When I got married – 13 years ago and counting, I remember having a meal cooked by my mother-in-law. On any given night in my home, there was always a container of plain yogurt on the table to be eaten along side the meal. On that particular night, after we were done with dinner, my mother-in-law asked us dubiously if we had liked the yogurt. What was not to like, it came out of a Dannon container. She then confessed that the yogurt was homemade and poured it into the container to set. Why did my husband and I feel so short changed and cheated by this confession? Did we really prize something bought from the store over its homemade alternative?
My poor mother-in-law never ‘went there’ again. That was until last week when we were visiting her in Florida. She realized at night that there was just a couple of tablespoons of yogurt left in the container, so she resourcefully added warm milk to it and by the following morning, it had set in to a wonderfully creamy yogurt. Thankfully, I have matured somewhat in the last 13 years and not only enjoyed the yogurt but celebrated the fact that it was homemade. In today’s vocabulary, it could be considered artisanal, but the reality was that it was very simple to make and cost effective too.
When I came home, I was excited to make my first batch. It was like a science experiment seeing something made with a benign set of ingredients morph in to a creamy mousse within a few hours.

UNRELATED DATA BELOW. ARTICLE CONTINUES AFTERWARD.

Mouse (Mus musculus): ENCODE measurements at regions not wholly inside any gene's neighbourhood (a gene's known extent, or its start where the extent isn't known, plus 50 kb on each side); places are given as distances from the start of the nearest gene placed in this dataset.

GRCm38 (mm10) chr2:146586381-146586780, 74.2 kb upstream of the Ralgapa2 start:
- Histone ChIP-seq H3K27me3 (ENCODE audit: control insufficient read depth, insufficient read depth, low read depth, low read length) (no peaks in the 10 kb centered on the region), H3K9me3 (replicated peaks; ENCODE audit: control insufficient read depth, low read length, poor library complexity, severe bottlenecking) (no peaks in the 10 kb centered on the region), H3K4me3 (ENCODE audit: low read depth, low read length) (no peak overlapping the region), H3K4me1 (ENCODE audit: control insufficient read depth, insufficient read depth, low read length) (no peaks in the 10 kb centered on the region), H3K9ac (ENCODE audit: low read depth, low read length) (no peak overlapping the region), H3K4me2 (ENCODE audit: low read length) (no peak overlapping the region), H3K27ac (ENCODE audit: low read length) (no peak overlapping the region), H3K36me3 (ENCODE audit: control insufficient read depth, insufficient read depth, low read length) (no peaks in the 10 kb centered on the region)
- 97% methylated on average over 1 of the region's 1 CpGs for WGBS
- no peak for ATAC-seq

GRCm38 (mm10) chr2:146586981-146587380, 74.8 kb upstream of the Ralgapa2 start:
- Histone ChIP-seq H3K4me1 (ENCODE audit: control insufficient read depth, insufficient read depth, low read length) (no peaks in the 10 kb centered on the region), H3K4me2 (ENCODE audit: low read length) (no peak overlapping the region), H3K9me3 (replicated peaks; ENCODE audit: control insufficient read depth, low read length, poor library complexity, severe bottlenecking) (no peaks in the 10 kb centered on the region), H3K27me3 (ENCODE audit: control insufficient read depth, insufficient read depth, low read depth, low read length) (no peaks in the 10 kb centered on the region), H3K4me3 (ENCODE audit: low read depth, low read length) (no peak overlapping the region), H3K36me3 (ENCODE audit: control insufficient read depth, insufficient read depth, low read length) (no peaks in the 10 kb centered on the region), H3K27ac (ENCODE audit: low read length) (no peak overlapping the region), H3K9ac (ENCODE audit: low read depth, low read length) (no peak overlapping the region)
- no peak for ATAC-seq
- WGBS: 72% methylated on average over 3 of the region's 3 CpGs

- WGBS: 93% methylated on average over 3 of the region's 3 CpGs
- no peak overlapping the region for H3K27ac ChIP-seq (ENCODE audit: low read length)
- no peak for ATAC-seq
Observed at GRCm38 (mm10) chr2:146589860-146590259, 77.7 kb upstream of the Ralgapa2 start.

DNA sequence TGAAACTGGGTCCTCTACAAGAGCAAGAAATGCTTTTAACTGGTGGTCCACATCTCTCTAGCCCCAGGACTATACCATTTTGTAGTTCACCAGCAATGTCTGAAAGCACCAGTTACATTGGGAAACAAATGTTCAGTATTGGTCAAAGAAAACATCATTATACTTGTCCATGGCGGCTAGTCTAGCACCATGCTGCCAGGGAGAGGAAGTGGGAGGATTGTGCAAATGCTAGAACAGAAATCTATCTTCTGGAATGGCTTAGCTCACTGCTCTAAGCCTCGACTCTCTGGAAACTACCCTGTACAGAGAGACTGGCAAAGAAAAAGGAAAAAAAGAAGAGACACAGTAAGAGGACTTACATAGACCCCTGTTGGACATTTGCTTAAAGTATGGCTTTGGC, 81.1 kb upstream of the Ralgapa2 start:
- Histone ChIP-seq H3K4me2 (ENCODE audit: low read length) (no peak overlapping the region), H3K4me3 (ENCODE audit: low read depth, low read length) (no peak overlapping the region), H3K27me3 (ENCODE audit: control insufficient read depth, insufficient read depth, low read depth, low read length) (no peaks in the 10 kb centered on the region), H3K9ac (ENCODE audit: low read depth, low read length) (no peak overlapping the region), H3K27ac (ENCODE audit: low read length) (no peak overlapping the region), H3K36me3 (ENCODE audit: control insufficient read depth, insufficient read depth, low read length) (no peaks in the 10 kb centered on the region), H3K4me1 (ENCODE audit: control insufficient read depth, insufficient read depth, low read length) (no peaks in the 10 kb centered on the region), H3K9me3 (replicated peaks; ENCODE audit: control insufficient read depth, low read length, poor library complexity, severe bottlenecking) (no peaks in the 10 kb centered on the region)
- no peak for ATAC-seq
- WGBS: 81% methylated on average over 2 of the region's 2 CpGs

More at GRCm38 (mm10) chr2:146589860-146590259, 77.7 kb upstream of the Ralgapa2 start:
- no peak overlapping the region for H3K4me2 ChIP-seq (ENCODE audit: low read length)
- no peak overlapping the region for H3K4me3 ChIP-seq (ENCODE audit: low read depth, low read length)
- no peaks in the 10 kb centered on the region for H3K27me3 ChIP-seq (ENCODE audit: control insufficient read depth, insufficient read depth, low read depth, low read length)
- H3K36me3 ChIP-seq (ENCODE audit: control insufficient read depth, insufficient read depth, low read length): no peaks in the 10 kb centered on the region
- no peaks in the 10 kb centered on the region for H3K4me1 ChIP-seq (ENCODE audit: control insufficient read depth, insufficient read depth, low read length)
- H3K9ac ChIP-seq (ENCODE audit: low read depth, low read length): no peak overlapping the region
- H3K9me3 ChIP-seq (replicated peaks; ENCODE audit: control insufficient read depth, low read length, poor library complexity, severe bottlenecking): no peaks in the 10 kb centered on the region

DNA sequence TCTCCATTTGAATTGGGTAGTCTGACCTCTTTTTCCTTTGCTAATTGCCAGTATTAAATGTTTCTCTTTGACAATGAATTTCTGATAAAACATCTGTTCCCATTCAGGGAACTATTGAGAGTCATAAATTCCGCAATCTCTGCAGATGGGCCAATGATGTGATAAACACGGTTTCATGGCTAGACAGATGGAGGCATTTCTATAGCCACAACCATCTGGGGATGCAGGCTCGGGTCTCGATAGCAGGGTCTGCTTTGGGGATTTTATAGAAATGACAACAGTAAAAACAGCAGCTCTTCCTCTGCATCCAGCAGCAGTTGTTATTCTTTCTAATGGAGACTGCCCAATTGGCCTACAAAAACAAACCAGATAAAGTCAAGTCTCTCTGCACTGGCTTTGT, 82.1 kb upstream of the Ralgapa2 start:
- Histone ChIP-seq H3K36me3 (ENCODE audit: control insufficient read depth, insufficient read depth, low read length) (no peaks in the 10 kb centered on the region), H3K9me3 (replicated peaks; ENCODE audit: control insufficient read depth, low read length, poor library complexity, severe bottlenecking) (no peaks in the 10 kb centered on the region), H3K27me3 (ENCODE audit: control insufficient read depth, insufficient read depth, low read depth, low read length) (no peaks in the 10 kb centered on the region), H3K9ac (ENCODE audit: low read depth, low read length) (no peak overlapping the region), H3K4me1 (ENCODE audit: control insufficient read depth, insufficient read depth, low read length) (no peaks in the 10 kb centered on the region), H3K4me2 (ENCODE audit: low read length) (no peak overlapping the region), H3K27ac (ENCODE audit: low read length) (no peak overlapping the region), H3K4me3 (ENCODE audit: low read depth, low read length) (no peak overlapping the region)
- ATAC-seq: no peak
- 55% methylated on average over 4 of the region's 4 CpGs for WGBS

Unlike many other recipes for home-made yogurt, this one is as ‘brick and mortar’ as they come. No need for special equipment and tutorials. All you need is a little left over yogurt, a container to set it in, some milk, a touch of sugar (to enhance the creaminess, esp. if using low fat milk) and finally, a towel to swaddle and nurture the process.
Whilst many people like to snack on yogurt in a sweet light, I am a fan of a more savory serving..switch out a sprinkle of berries and nuts with a dash of cayenne, black pepper, salt.
Low Fat Home Made Yogurt
4 TBSP. yogurt (with live cultures, such as, Dannon and Stonyfield Farm)
500 ml of low fat milk (5 cups)
1 TSP. Sugar
A container (glass/ steel)
1 towel to wrap container in
1) Bring milk to a boil and allow to cool just enough to be able to dip your finger in without it scorching you (130 degrees for those who like precision)
2) Whisk the yoghurt in the container you will set the mixture in and pour in the milk in four installments, whisking well each time to fully incorporate the yoghurt.
3) Cover the container with plastic wrap poked with a couple of holes for aeration. Swaddle (wrap) in a towel to keep it warm and then place in a warm area near a heater or in an oven with the light on. Between 6-8 hours, the yoghurt will thicken. Place in refrigerator until chilled for atleast another 6 hours – this will thicken the yoghurt further.
Saira Malhotra, is of British–Indian descent and is a chef, food writer and cooking instructor based in New York City. Raised in Hounslow, U.K, or rather ‘Little India’, where the air is aromatic with roasted spices, little did Saira know these moments would follow her from being a student in France and Italy to residing in NYC with her husband and kids and parlay themselves unexpectedly in to a culinary career. She is a graduate of the International Culinary Center in New York City. Come visit her at her food blog: www.passportpantry.com where she shares approachable and international recipes